Why the edginess? This was Carrie’s sixth child, and it had been nearly a decade since her stillborn baby boy had briefly entered our lives. Between then and now, there had been four live births, perfect babies. Still, there it was, a feeling I couldn’t shake.
“The doctor’s probably going to do a C-section,” Carrie had said a few days earlier. I sensed the apprehension in her voice and assured her that I would be there, not just for the delivery but also to help out with the other children afterwards.
As my daughter Elizabeth and I sped down I-95 that July morning, it was already muggy outside. Another scorcher! Neither of us knew what to expect or even how to think about the upcoming birth, so we mostly rode in silence.
“Want to stop at Cracker Barrel?” I asked.
“Not really,” she said.
“Me either. Let’s just get there.
Arriving in Savannah a couple of hours later, we squeezed into a skinny parking spot in the hospital’s parking garage, and darted over to the hospital. After getting our stickers allowing entrance to the maternity ward, we hustled down the hall looking for Carrie. But where was she? By now, she should be getting prepped for surgery, but where?
We soon found our way to her room, and there she sat looking a little anxious and preoccupied, almost fragile.
“Whew. Glad we got here before they took you to the OR. I’d have been upset if I’d missed you,” I said, giving her a fierce hug.
“No danger of that,” she replied with a wry smile.
“Why? Are they backed up in the operating room?”
“No, nothing like that. The doctor came in, and since he was able to turn the baby, he thinks I should try a vaginal birth.”
“So that’s good, isn’t it?”
“Well, yeah…unless Seth decides to move again before we can get the ball rolling.”
“We’ll just have to trust the doctor, Sweetie.”
“I know, I know. I just wish someone would come and start the Pitocin.”
Carrie had barely spoken when someone came in and whisked her away to another room. Small, the room had a huge window on the far side and a bed square in the middle of the tiled floor. For hours, we took turns waltzing in and out of Carrie’s room, chatting and waiting, waiting, waiting.
Finally, the moment of birth approached, and the doctor shooed everyone out of the room except for Seth’s parents and a nurse.
“Gee, I hate to leave. I’ve never really seen a live birth,” I said for the third or fourth time that day.
No invitation was forthcoming so I joined Seth’s granddaddy and aunt right outside of the room. The granddaddy chuckled and said, “Did you really think that hint was going to help?”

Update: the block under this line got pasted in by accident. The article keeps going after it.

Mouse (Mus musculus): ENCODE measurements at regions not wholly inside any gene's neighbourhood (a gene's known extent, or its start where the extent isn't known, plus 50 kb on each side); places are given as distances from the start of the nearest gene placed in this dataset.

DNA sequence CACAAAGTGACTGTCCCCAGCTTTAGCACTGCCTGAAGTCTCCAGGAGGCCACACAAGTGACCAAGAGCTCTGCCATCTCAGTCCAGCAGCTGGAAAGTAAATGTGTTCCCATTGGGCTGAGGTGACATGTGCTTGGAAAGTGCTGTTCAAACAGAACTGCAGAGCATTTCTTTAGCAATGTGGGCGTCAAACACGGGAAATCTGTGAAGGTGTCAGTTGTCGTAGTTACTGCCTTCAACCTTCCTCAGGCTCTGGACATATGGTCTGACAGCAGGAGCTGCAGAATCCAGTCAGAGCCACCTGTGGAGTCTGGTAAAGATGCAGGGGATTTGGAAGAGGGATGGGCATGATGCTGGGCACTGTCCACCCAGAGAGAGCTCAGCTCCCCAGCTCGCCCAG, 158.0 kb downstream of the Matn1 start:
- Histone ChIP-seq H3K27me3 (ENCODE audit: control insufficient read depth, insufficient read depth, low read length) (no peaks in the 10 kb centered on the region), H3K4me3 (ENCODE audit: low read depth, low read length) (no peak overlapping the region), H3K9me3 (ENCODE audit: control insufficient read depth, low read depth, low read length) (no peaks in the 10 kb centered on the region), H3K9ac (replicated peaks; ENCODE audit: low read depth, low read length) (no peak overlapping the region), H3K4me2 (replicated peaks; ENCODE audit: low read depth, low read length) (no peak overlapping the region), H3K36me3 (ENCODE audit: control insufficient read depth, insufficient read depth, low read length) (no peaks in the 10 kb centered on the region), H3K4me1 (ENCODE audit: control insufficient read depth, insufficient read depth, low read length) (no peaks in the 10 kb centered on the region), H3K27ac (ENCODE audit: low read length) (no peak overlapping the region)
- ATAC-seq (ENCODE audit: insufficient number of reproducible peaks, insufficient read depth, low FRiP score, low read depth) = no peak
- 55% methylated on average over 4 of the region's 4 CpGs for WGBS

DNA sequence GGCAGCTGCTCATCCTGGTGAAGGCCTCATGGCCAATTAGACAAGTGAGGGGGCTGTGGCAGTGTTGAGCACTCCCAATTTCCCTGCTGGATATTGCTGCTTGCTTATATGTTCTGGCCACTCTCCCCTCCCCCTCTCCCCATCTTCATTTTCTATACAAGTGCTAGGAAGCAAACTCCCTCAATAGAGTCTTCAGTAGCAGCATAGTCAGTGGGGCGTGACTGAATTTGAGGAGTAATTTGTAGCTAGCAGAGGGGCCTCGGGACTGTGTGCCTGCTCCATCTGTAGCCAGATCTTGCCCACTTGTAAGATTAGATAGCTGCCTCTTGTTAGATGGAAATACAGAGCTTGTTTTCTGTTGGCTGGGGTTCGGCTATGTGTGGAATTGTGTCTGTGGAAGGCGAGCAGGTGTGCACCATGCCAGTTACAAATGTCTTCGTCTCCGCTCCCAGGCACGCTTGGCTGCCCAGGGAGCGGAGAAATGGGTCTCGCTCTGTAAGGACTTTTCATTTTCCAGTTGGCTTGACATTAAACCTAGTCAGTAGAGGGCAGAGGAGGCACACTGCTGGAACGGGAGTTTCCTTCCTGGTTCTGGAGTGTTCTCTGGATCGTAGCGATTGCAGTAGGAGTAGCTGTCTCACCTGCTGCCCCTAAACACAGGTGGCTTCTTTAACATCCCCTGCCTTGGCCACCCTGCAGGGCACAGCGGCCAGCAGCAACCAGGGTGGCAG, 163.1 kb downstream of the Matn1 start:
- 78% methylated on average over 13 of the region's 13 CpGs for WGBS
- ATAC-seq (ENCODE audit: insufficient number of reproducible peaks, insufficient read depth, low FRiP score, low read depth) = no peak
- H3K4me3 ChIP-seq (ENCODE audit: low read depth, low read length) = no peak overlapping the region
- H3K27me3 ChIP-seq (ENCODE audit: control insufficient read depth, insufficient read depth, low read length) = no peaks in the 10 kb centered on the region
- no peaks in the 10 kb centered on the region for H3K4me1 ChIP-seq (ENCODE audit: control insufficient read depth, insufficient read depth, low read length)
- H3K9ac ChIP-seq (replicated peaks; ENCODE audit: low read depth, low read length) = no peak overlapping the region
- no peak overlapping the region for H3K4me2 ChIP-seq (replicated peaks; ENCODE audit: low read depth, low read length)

“I was hoping,” I said.
Just then, the door cracked open and Rich said, “Hey Jayne, Want to come inside?”
“You mean it?”
“Sure. Come on in.”
The atmosphere in the room was electric, tense, serious. The nurse counted, and the doctor said, “Push.” Many times.
“I see the head! One more push ought to do it,” the doctor said.
I took a peek and nearly gasped. I could see Seth’s head, but something was wrong. His head was blue. His little blue, limp body followed moments later.
The doctor called for the NICU nurses, and within seconds there were two or three extra nurses in the room with us. Two or three? I truly can’t recall. The atmosphere was charged with tension as the capable nurses worked with the baby and the machines.
I leaned over the tiny, still body on the table and began whispering to him as one of the nurses worked with him.
In the most calm, gentle voice I could muster, I said something like, “Hello Sweet Boy. I’m so glad to see you. I already love you so much. We’ve been waiting for you a long time and came all the way down here this morning just to see you. Wake up, now. I want you to look at me when I tell you how precious you are, how lucky you are to be born to parents who love you so much.”
From the bed, “Mama, what’s wrong? Why isn’t he crying? Is everything okay?”
“Everything’s fine,” I said. “He’s just being a lazy little guy.”
“When can I see him?”
“In just a minute. I have to talk to him some more first.”
As I continued to speak to Seth in the soothing tones used by women in all corners of the world when comforting a child, his skin gradually became rosy. My throat tightened. I gulped before speaking again.
“Come on, Buddy. I want to see your pretty eyes.”
I was down on his level, inches from his small pink face.
Seth opened his eyes and stared straight into mine. We held the mutual gaze for several moments, and I heard the nurse tell the doctor that all was well. Amazingly, his APGAR score at birth had been 2 on a scale of 1-10.
I laughed and cried with joy. Seth was alive and well, and I was the first human he had seen on this earth.
When I told a friend of mine about the experience later, she looked into my eyes and said, “You communicated spirit to spirit. He knew who you were.”
That was three years ago. This amazing, precocious, adorable little boy doesn’t remember his grandmother coaxing him into life. But she does. It’s something she’ll never forget.